Art Renaissance

By Joseph, Linda C. | Multimedia & Internet@Schools, July/August 2004 | Go to article overview

Art Renaissance


Joseph, Linda C., Multimedia & Internet@Schools


Choose an artwork. Look for clues to determine what is happening in the image. A series of guiding questions will help you each step of the way.

TRANSFORM your classroom into a virtual art studio and museum. Have students create their masterpieces with free online drawing, painting, and sculpting tools. Then, invite parents to the school gallery where they can view their children's artwork. The following Web sites are fantastic starting points for introducing students to the world of artistic design.

The Alphabet of Art

Learn about the elements of visual design and "read" works of visual art to understand these concepts and why they work the way they do. Examples are included to illustrate and define composition, shape, value, texture, and color. This site is for the more sophisticated high school art student.

Art Interactive

Examine four different sculptures to discover how modern artists use different methods and materials to convey ideas. These examples of figurative, biomorphism, found object, and geometric sculpture are located at the Hirshhorn Museum and Sculpture Garden in Washington, D.C. After studying these interesting techniques of modern artists, create your own sculpture using the interactive flash tool to see how it would be displayed in a museum. This is a very cool feature.

Art Kids Rule

View a scene through the camera's viewfinder and take a virtual picture. This interactive site gives you access to exposure, shutter speed, and lens aperture controls. Or, set the camera to auto mode and see how the camera sets the exposure. Click on the expose button. The picture will be processed and displayed on the page in another browser window. Compare your photo with the original image. A link to World Images: The world as seen through the lens of a camera allows the students to browse hundreds of photographed art objects and images from all over the world.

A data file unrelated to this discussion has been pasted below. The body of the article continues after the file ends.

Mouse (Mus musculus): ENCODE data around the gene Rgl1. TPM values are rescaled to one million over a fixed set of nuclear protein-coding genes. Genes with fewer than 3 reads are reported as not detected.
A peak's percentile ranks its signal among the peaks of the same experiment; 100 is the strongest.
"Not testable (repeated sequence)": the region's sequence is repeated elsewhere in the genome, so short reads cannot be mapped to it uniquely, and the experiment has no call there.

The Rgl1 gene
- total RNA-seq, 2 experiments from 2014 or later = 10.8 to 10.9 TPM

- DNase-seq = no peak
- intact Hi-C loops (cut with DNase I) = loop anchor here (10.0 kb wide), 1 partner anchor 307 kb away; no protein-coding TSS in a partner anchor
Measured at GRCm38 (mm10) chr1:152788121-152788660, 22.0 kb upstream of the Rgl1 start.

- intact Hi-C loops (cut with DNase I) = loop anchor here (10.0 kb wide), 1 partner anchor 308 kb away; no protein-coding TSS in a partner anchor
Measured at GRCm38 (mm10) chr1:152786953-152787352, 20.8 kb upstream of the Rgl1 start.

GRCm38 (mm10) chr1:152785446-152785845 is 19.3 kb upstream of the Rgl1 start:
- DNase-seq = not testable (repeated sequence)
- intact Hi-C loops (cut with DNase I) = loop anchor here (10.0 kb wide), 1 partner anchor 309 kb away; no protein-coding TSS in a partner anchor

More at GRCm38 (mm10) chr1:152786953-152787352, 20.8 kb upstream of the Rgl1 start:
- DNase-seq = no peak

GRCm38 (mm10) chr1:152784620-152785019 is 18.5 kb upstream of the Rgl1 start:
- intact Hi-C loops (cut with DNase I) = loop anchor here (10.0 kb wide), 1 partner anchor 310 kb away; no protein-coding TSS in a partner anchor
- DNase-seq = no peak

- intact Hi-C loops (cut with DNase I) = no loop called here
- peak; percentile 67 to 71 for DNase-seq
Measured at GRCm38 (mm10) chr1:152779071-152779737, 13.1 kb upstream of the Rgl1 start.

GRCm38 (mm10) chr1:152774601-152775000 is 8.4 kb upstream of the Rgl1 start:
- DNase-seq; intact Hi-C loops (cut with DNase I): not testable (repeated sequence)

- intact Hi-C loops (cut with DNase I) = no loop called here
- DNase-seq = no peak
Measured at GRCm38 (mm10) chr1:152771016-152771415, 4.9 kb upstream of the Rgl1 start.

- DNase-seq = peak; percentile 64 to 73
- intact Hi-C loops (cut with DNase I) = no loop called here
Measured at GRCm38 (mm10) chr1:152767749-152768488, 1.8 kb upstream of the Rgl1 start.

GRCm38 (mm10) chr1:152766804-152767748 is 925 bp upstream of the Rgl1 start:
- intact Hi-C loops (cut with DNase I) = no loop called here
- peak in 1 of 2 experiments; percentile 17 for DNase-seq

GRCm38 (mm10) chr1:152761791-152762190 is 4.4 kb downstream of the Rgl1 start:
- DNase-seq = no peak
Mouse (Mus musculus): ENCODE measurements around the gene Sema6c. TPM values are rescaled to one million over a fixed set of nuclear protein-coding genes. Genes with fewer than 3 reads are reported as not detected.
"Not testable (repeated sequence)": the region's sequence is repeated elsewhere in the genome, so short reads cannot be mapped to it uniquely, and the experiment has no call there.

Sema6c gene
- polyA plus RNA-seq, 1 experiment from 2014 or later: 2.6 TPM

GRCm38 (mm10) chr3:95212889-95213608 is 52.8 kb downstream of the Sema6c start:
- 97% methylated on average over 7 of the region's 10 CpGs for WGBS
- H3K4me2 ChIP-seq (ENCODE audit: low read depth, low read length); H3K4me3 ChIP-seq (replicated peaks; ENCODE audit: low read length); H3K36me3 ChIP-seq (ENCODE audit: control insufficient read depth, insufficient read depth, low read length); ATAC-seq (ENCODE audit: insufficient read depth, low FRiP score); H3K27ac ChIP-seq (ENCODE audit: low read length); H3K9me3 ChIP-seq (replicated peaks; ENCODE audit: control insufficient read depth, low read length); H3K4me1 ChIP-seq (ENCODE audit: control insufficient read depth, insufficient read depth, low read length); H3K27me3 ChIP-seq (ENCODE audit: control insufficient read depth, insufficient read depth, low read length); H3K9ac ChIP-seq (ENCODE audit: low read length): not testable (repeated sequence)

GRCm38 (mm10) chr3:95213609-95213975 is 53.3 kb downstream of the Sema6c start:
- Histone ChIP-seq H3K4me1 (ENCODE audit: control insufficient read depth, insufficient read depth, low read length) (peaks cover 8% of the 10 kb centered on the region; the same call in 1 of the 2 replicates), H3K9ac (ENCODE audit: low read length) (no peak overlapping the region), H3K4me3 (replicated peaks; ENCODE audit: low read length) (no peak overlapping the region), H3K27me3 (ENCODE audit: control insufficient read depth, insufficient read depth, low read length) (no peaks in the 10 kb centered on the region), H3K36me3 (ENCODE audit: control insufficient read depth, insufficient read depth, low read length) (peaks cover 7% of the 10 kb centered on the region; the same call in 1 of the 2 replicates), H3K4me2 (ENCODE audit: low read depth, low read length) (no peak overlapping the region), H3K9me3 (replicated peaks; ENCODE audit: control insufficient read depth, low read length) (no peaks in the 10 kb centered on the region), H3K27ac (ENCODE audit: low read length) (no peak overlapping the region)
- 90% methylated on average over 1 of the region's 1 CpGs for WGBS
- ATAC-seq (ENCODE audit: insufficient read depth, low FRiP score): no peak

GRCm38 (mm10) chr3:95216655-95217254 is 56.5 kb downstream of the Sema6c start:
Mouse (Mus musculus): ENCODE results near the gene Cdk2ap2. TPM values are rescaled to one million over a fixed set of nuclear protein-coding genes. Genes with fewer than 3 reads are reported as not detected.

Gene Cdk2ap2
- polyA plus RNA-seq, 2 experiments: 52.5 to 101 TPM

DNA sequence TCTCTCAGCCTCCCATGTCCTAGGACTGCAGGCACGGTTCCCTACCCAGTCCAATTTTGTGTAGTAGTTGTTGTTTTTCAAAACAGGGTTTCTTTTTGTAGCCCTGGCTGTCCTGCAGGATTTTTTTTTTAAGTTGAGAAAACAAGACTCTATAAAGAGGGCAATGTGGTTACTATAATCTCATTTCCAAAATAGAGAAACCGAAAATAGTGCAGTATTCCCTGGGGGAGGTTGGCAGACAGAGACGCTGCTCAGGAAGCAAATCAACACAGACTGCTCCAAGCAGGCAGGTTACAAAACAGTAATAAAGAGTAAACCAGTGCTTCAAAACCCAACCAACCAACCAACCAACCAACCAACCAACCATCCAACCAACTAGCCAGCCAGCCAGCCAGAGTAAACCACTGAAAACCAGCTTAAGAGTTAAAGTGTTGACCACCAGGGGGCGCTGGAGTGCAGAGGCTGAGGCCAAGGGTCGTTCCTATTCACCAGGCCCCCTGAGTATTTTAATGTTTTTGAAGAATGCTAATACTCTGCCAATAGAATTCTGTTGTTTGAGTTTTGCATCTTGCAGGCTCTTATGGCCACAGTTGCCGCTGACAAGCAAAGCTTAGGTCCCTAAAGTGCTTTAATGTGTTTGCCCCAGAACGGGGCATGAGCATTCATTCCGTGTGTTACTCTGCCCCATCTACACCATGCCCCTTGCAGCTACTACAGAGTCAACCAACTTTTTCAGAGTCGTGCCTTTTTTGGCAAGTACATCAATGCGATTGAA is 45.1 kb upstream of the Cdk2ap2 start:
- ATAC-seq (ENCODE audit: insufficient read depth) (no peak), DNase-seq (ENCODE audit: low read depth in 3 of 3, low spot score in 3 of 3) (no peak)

Art Safari: An Adventure in Looking, for Children and Adults

Choose an artwork. Look for clues to determine what is happening in the image. A series of guiding questions will help you each step of the way. Use your imagination and write a story about what you see. When you have completed your safari, craft your own masterpiece of animals on the computer using the interactive Java applet. Print your picture and view the works of children and adults from around the world in the create view. Explore the Museum of Modern Art's permanent collections. These Guides for Looking will lead the observer in exploring interesting questions around the work of art. This is a great site for encouraging students to think critically about visual arts.

Artists Toolkit: Visual Elements and Principles

Discover the tools of the trade such as line, color, and balance to build works of art. As you explore the toolkit, you can watch as art is created, find the same elements in other works of art, and design your own work using an interactive palette along with the elements and principles that were demonstrated. Videos show artists in action and the processes they use for producing art. Hounding out the site is an encyclopedia that includes definitions and visual demonstrations of the artistic concepts.

Etch A Sketch Online

See how Etch A Sketch becomes an art form. Some amazing Etch A Sketch art is displayed with information on each of the artists. Browse the gallery to see portraits of famous faces, landscapes, animals, and sports. Then try your hand at making a picture using the online Etch A Sketch tool by following 10 tips and tricks to a successful piece of artwork.

Eyes on Art

This Learning to Look curriculum is designed for teachers to help students appreciate art through a series of engaging activities. Begin with You Choose and select from a variety of famous artists' works to hang in your own museum. Once you have made your selections, explain what you believe is good art. …

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